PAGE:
black soldiers] at the end. There's a very amusing scene in Richard Taylor's
accounting of the war. He tells about how he'd ordered his body-servants to stay
behind and then he found himself on the hillside exchanging fire with the
Federal. All of a sudden he heard Joe [say], "look ova thah massa, look ova
thah, that's where they are!" He said, "Joe, I told you to go back." [And Joe
responded], "No sah, I'm right up heah, you need me to help you." Of course all
those servants ate in messes, I believe about eight men to a mess. Of that eight
men, apparently there was twenty percent [that was] 1/8 [black], they would have
a man-servant, and he's the body who went out and washed up the food and
cooked it. Of course another error that many people have about the War [is that]
they pictured all Confederates as having slaves, [and] maybe twenty percent of
[the Confederates] had slaves, and a lot of the times, [it was only] one, two,
three, or four. The big slave owners were as rare as the very rich.

H: In terms of the Forrest statue, when they accused this piece of art as being racist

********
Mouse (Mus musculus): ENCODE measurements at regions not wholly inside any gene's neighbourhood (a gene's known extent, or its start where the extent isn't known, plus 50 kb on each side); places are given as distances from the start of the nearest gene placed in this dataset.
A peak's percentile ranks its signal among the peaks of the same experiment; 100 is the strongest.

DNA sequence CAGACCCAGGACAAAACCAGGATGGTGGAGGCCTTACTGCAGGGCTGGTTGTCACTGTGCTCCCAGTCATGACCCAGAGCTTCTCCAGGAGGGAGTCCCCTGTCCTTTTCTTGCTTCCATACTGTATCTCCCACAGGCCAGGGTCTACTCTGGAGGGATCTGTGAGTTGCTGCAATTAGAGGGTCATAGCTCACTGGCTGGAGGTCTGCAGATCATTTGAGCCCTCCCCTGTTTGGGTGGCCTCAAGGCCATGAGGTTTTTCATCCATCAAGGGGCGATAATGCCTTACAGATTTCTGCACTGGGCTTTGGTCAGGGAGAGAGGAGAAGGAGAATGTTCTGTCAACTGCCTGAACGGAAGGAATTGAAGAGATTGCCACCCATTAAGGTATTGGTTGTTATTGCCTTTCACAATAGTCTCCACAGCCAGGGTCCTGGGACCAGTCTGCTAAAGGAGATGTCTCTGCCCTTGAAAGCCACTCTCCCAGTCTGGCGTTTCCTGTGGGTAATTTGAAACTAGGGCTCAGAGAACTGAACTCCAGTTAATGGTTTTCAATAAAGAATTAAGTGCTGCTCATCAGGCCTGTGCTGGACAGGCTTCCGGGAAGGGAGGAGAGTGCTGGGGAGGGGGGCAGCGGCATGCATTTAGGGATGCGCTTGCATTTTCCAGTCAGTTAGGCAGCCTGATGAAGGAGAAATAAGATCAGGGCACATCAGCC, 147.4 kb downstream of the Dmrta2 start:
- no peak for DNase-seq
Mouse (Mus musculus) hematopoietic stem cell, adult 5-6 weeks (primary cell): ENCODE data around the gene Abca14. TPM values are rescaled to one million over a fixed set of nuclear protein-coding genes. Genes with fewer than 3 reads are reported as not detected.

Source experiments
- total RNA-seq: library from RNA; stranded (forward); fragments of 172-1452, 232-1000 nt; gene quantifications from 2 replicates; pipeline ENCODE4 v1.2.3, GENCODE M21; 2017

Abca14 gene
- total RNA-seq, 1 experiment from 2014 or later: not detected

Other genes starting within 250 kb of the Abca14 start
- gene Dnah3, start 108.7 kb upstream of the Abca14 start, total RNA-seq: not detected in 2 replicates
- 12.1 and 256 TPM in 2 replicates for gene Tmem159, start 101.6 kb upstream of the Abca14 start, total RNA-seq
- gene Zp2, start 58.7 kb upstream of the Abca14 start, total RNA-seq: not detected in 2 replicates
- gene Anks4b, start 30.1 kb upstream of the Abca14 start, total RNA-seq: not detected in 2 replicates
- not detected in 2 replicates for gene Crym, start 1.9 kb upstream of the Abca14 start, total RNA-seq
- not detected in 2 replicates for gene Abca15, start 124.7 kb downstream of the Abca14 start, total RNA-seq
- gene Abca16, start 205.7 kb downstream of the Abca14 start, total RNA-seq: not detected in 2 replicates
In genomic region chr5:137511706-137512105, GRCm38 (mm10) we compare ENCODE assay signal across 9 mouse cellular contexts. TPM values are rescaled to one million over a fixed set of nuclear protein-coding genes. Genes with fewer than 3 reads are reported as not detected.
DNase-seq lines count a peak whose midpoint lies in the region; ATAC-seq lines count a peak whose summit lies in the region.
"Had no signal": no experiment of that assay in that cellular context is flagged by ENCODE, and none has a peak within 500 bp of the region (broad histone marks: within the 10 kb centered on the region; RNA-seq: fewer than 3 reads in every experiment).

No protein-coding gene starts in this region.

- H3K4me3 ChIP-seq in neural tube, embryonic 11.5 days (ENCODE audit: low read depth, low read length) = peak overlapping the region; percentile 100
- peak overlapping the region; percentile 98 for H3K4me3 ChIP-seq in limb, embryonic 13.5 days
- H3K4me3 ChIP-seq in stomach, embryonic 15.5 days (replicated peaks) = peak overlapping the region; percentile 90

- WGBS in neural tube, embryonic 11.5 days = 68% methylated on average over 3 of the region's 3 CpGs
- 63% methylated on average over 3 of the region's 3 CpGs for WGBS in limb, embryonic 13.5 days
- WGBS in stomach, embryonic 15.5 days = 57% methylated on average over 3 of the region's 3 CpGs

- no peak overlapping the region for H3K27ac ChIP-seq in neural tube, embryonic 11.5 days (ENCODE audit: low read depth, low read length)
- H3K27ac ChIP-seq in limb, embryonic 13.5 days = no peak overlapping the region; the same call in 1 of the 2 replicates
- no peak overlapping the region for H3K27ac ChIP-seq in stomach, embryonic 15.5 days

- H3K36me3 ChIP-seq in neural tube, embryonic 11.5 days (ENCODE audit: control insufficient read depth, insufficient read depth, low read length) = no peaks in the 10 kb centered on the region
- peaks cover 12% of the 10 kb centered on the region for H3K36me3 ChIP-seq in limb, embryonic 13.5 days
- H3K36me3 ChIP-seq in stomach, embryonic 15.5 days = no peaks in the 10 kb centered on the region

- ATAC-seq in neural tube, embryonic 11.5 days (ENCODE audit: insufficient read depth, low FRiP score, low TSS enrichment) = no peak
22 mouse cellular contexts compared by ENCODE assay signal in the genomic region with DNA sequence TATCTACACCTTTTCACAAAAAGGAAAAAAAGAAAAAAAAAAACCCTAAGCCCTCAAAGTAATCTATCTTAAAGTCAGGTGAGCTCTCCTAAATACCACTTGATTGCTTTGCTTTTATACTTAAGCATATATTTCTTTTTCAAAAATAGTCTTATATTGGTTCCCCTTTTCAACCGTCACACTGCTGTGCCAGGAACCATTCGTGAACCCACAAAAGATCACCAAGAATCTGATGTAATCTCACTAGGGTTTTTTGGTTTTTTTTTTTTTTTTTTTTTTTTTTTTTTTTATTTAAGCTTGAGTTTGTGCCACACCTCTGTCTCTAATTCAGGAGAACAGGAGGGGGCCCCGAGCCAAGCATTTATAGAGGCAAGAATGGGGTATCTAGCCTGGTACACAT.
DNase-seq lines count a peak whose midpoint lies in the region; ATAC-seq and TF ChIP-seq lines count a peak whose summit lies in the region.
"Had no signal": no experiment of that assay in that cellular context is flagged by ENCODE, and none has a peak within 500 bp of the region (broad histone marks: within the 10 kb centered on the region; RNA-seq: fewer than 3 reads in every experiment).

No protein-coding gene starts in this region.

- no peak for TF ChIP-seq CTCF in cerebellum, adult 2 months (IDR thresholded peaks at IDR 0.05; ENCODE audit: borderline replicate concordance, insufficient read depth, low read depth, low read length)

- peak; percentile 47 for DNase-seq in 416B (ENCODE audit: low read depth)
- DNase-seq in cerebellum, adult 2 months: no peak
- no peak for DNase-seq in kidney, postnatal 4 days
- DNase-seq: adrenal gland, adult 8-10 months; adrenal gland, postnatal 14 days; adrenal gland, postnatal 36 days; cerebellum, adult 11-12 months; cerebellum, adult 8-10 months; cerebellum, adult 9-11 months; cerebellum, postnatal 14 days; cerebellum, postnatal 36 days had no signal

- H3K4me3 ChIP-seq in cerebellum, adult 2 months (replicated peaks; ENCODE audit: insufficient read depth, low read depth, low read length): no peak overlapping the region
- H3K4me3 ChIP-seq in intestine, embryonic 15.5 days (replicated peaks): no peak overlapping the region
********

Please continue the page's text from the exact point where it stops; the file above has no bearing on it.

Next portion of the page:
or accused you of being racist, how do you react to that? How does that make
you feel?

K: It doesn't bother me; I'm used to stupidity. I didn't get offended. I guess I'd be a
little bit disappointed if they didn't get a little bit outrageous and call me racist.
But yes, I can tell a difference between black and white. If you are such a racist
that you don't know the difference between black and white, you're insulting your
black brother, because he's different and he's proud of it and he wants to
develop that way. Let's not reply to a racist.

H: What's your sense of the rise of Black Power in the 1960s? I get the sense that
there's some sort of similarities between Black Power wanting to maintain their
own culture and wanting to remain separate from the whiter culture, which
somewhat echoes some of what some segregationists might argue.

K: That's right. Black power, like any other power, can be a dangerous
development, but so can proletariat power. We as a humankind have not
thoroughly solved the problems of proper leaders and the rights of the masses.
Some kings have done a marvelous job and some democracies have done
miserably. It's a very large human problem that's still with us and I think it'll be
here for quite awhile. There must be some balance, some solution, but looking
out over the world, I don't see much sign of it.

Page 16

H: What haven't I asked you, that perhaps I should have asked you, in terms of
your view on Nashville and race relations in the 1950s and 1960s? Do you have
any particular memories or anecdotes?